The Sciences


Collide-a-ScapeBy Keith KloorApr 13, 2009 3:55 AM


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I doubt anyone walks away from an Arlo Guthrie concert disappointed. He's too entertaining a storyteller, and many of his punch lines are masterfully timed. And then there's the music. Tonight, I saw him at the Boulder theater and in addition to his own stuff (to borrow a favorite Guthrie word), he ranged from Leadbelly to Steve Goodman to Woody Guthrie, of course. All stirring renditions. Some great quips: About half way through the concert, he looks out at the Boulder crowd and says, "There's a lot of weird people here. And they're all disguised as normal." Referencing the cumulative toll of a 40-year career and lifestyle (with a hilarious anecdote about his gig at Woodstock, when he was 19), "People pay a lot money now to feel the way I do for free." There was a wistfulness that bubbled to the surface of many of his monologues. Implicit was this acknowledgment that the world is as messed up today as as it was 40 years ago. Fittingly, he ended on a note about the importance of seemingly small gestures and actions. The "pieces" of you that you give to others.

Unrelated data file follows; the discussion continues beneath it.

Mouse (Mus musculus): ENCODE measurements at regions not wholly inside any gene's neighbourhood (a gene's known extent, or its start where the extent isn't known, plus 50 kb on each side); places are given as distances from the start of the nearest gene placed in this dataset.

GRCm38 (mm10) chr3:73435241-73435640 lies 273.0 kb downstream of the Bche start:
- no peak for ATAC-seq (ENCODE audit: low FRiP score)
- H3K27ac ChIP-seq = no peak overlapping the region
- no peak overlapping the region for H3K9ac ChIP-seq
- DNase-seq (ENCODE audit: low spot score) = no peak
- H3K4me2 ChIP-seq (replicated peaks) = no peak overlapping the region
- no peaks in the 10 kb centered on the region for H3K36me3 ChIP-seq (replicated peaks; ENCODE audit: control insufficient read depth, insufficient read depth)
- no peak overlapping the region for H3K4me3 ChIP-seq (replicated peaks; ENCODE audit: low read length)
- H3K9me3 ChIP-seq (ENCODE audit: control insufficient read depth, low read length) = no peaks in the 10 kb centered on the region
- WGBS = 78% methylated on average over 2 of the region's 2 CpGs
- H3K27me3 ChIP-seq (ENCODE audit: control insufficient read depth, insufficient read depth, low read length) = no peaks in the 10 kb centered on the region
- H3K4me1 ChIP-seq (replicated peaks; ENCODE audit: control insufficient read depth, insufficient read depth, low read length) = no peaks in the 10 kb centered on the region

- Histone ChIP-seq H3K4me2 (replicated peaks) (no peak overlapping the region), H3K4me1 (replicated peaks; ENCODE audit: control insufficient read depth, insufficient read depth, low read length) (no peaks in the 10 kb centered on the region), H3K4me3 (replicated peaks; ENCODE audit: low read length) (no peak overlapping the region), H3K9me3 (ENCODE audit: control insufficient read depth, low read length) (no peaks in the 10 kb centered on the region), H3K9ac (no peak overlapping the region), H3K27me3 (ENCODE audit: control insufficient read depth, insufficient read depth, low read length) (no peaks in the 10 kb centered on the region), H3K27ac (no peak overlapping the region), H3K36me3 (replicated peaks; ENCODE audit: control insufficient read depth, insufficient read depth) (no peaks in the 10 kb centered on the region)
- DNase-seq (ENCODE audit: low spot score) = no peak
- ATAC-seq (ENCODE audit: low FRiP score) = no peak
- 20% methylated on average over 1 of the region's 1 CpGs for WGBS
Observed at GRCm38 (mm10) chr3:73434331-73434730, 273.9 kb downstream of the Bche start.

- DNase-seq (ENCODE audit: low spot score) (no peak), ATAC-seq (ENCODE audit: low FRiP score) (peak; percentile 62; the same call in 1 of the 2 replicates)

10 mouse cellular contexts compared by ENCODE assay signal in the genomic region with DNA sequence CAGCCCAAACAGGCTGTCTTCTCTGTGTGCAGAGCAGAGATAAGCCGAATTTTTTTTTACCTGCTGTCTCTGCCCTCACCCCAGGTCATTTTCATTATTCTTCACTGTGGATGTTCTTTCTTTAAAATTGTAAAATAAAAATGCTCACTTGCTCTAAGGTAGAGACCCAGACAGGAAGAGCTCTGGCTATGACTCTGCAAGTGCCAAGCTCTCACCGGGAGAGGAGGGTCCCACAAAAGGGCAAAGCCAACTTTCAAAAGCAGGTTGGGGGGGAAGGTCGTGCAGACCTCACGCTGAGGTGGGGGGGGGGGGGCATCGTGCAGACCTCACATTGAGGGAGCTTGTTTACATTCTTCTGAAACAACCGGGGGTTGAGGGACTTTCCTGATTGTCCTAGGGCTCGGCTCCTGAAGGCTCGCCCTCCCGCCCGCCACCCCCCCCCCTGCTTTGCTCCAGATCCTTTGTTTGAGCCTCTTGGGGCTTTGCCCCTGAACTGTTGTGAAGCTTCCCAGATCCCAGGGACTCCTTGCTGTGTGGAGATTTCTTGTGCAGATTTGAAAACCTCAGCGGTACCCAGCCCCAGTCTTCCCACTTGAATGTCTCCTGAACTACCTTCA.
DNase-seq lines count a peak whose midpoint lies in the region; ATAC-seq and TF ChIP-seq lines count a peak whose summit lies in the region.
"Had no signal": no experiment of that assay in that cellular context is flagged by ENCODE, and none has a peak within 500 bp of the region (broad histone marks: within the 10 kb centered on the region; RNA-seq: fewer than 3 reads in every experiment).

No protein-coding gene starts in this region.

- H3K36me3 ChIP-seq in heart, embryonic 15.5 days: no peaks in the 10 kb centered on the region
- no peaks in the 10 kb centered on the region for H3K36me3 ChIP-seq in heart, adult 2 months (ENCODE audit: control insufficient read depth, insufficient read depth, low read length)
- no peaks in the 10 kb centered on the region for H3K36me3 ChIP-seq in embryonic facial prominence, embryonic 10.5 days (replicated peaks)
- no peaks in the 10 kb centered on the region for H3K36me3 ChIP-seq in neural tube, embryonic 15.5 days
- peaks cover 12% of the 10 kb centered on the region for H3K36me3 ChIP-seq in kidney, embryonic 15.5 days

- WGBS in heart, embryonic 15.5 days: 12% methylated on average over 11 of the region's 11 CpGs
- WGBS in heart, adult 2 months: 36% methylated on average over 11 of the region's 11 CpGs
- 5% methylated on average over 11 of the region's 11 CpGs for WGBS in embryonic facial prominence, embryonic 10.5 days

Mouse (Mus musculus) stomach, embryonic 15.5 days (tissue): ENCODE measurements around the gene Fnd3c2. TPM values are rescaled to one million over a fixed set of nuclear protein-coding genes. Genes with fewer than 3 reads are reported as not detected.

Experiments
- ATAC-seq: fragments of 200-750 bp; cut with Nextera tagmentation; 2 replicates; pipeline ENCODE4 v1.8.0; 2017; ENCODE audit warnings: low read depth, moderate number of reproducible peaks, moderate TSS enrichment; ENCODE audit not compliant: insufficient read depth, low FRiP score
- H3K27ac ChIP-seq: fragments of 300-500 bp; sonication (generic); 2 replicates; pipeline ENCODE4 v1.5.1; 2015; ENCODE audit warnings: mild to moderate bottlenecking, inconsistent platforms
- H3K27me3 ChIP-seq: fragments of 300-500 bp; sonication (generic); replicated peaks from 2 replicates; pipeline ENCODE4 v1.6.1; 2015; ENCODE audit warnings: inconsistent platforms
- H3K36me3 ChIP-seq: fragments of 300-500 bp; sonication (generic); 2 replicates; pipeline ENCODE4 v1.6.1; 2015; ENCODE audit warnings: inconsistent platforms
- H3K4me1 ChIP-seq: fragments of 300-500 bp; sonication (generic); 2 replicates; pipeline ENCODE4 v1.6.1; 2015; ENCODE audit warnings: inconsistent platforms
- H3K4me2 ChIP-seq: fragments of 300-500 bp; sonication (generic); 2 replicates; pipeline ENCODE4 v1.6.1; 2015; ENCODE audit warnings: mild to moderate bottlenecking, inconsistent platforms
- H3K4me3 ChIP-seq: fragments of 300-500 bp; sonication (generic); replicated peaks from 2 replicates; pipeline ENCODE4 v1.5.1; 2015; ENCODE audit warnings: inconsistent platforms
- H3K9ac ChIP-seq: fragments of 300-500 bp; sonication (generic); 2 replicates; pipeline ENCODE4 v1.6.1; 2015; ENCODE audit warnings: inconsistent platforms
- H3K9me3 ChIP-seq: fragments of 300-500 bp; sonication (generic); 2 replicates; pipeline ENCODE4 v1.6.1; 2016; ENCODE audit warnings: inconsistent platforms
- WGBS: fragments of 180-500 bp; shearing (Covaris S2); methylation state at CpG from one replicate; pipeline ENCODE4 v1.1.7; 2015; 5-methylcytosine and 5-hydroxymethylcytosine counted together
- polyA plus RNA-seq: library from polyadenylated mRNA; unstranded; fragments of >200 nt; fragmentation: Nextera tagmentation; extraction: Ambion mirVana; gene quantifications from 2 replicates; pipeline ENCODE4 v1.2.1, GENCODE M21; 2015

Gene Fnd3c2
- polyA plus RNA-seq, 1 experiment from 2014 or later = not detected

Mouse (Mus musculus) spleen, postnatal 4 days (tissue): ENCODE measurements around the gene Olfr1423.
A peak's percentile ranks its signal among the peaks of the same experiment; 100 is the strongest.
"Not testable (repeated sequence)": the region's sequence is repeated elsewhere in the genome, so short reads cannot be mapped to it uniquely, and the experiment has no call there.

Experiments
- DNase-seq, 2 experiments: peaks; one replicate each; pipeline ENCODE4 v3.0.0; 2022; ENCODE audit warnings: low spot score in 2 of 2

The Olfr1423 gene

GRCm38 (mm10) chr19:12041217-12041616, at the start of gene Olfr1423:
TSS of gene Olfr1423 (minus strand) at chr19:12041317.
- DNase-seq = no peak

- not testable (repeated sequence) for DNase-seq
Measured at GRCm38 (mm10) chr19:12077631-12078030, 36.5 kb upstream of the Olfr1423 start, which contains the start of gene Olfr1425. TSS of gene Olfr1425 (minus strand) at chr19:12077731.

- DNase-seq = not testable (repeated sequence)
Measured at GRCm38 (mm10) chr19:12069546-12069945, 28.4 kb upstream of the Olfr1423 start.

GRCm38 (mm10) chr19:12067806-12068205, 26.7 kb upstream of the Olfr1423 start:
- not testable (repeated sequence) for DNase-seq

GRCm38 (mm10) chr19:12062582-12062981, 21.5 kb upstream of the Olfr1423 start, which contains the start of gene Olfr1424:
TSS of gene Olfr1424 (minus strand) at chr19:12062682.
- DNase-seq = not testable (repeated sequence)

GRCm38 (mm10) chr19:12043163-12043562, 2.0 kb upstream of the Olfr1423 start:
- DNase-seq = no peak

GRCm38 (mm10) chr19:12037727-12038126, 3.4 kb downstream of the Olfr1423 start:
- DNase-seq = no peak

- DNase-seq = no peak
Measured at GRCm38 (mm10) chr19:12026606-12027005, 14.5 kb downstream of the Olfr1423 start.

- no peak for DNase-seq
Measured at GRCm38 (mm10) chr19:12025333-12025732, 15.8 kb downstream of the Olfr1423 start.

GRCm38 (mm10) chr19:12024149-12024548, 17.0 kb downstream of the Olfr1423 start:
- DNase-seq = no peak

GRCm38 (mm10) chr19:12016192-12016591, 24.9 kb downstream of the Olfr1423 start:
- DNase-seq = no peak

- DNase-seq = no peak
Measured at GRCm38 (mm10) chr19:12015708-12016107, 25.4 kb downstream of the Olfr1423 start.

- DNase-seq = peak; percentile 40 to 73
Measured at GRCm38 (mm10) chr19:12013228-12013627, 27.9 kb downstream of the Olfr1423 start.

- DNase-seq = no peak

[UPDATE: I mangled this. The song is called, "My peace."]

He wrote the song based on an unpublished piece of his father's work.

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